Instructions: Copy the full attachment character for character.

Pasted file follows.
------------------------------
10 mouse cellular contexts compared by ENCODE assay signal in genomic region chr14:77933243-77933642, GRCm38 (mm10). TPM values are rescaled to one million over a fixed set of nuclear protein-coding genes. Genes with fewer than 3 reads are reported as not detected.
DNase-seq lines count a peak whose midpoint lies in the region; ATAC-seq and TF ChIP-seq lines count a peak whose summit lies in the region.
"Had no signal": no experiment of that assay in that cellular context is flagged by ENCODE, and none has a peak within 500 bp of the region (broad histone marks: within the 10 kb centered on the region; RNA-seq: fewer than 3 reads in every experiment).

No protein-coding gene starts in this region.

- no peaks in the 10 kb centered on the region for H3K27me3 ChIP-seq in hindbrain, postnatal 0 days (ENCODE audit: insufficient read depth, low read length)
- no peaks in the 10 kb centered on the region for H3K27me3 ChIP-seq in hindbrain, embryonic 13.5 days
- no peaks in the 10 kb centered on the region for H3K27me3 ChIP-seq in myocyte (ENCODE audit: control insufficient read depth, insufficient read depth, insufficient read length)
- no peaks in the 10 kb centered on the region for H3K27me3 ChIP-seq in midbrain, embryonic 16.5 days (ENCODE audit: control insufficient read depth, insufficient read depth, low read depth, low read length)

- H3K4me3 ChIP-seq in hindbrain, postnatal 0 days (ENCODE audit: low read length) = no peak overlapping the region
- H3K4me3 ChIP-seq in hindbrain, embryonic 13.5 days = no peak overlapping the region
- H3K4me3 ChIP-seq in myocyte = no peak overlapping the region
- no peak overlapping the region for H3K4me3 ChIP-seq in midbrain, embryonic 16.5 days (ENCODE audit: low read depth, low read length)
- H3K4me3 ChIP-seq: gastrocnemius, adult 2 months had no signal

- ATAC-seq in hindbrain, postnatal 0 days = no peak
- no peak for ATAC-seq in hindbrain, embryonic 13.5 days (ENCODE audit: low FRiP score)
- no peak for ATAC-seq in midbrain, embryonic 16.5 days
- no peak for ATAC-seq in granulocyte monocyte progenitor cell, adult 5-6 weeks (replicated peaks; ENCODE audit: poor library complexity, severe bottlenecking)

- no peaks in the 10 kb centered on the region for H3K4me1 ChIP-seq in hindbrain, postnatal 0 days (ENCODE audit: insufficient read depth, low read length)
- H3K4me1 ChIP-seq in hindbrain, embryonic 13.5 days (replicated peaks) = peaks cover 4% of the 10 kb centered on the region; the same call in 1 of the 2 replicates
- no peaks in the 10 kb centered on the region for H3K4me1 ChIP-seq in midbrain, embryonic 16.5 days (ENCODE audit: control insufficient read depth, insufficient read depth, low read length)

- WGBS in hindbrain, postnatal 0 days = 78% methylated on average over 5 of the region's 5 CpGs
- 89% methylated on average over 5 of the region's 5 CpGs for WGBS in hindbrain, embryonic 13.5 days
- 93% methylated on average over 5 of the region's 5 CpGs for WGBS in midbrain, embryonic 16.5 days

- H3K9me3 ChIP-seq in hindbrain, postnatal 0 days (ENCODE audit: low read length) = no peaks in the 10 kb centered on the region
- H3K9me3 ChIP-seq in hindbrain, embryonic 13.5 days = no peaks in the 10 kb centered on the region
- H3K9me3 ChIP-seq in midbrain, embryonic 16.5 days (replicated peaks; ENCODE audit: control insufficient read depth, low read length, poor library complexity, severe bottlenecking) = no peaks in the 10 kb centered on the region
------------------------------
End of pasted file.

10 mouse cellular contexts compared by ENCODE assay signal in genomic region chr14:77933243-77933642, GRCm38 (mm10). TPM values are rescaled to one million over a fixed set of nuclear protein-coding genes. Genes with fewer than 3 reads are reported as not detected.
DNase-seq lines count a peak whose midpoint lies in the region; ATAC-seq and TF ChIP-seq lines count a peak whose summit lies in the region.
"Had no signal": no experiment of that assay in that cellular context is flagged by ENCODE, and none has a peak within 500 bp of the region (broad histone marks: within the 10 kb centered on the region; RNA-seq: fewer than 3 reads in every experiment).

No protein-coding gene starts in this region.

- no peaks in the 10 kb centered on the region for H3K27me3 ChIP-seq in hindbrain, postnatal 0 days (ENCODE audit: insufficient read depth, low read length)
- no peaks in the 10 kb centered on the region for H3K27me3 ChIP-seq in hindbrain, embryonic 13.5 days
- no peaks in the 10 kb centered on the region for H3K27me3 ChIP-seq in myocyte (ENCODE audit: control insufficient read depth, insufficient read depth, insufficient read length)
- no peaks in the 10 kb centered on the region for H3K27me3 ChIP-seq in midbrain, embryonic 16.5 days (ENCODE audit: control insufficient read depth, insufficient read depth, low read depth, low read length)

- H3K4me3 ChIP-seq in hindbrain, postnatal 0 days (ENCODE audit: low read length) = no peak overlapping the region
- H3K4me3 ChIP-seq in hindbrain, embryonic 13.5 days = no peak overlapping the region
- H3K4me3 ChIP-seq in myocyte = no peak overlapping the region
- no peak overlapping the region for H3K4me3 ChIP-seq in midbrain, embryonic 16.5 days (ENCODE audit: low read depth, low read length)
- H3K4me3 ChIP-seq: gastrocnemius, adult 2 months had no signal

- ATAC-seq in hindbrain, postnatal 0 days = no peak
- no peak for ATAC-seq in hindbrain, embryonic 13.5 days (ENCODE audit: low FRiP score)
- no peak for ATAC-seq in midbrain, embryonic 16.5 days
- no peak for ATAC-seq in granulocyte monocyte progenitor cell, adult 5-6 weeks (replicated peaks; ENCODE audit: poor library complexity, severe bottlenecking)

- no peaks in the 10 kb centered on the region for H3K4me1 ChIP-seq in hindbrain, postnatal 0 days (ENCODE audit: insufficient read depth, low read length)
- H3K4me1 ChIP-seq in hindbrain, embryonic 13.5 days (replicated peaks) = peaks cover 4% of the 10 kb centered on the region; the same call in 1 of the 2 replicates
- no peaks in the 10 kb centered on the region for H3K4me1 ChIP-seq in midbrain, embryonic 16.5 days (ENCODE audit: control insufficient read depth, insufficient read depth, low read length)

- WGBS in hindbrain, postnatal 0 days = 78% methylated on average over 5 of the region's 5 CpGs
- 89% methylated on average over 5 of the region's 5 CpGs for WGBS in hindbrain, embryonic 13.5 days
- 93% methylated on average over 5 of the region's 5 CpGs for WGBS in midbrain, embryonic 16.5 days

- H3K9me3 ChIP-seq in hindbrain, postnatal 0 days (ENCODE audit: low read length) = no peaks in the 10 kb centered on the region
- H3K9me3 ChIP-seq in hindbrain, embryonic 13.5 days = no peaks in the 10 kb centered on the region
- H3K9me3 ChIP-seq in midbrain, embryonic 16.5 days (replicated peaks; ENCODE audit: control insufficient read depth, low read length, poor library complexity, severe bottlenecking) = no peaks in the 10 kb centered on the region